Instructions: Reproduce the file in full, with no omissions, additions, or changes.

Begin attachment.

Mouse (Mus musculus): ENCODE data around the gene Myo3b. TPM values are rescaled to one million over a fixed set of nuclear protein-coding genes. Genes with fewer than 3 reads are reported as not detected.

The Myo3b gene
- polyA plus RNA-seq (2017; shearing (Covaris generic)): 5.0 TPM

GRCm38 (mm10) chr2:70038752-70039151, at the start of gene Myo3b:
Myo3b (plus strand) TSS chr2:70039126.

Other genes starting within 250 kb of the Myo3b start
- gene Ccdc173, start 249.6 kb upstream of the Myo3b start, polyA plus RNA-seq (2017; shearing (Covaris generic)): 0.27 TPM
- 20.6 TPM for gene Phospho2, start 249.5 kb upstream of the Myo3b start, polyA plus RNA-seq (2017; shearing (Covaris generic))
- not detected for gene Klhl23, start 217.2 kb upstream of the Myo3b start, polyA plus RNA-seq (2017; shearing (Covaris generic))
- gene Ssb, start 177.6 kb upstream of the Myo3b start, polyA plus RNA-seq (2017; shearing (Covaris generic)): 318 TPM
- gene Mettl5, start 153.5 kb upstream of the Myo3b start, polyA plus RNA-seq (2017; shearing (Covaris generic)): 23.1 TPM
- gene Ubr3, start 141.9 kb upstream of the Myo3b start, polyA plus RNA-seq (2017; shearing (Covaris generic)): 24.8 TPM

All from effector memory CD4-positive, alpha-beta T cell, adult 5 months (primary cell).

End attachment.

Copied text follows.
Mouse (Mus musculus): ENCODE data around the gene Myo3b. TPM values are rescaled to one million over a fixed set of nuclear protein-coding genes. Genes with fewer than 3 reads are reported as not detected.

The Myo3b gene
- polyA plus RNA-seq (2017; shearing (Covaris generic)): 5.0 TPM

GRCm38 (mm10) chr2:70038752-70039151, at the start of gene Myo3b:
Myo3b (plus strand) TSS chr2:70039126.

Other genes starting within 250 kb of the Myo3b start
- gene Ccdc173, start 249.6 kb upstream of the Myo3b start, polyA plus RNA-seq (2017; shearing (Covaris generic)): 0.27 TPM
- 20.6 TPM for gene Phospho2, start 249.5 kb upstream of the Myo3b start, polyA plus RNA-seq (2017; shearing (Covaris generic))
- not detected for gene Klhl23, start 217.2 kb upstream of the Myo3b start, polyA plus RNA-seq (2017; shearing (Covaris generic))
- gene Ssb, start 177.6 kb upstream of the Myo3b start, polyA plus RNA-seq (2017; shearing (Covaris generic)): 318 TPM
- gene Mettl5, start 153.5 kb upstream of the Myo3b start, polyA plus RNA-seq (2017; shearing (Covaris generic)): 23.1 TPM
- gene Ubr3, start 141.9 kb upstream of the Myo3b start, polyA plus RNA-seq (2017; shearing (Covaris generic)): 24.8 TPM

All from effector memory CD4-positive, alpha-beta T cell, adult 5 months (primary cell).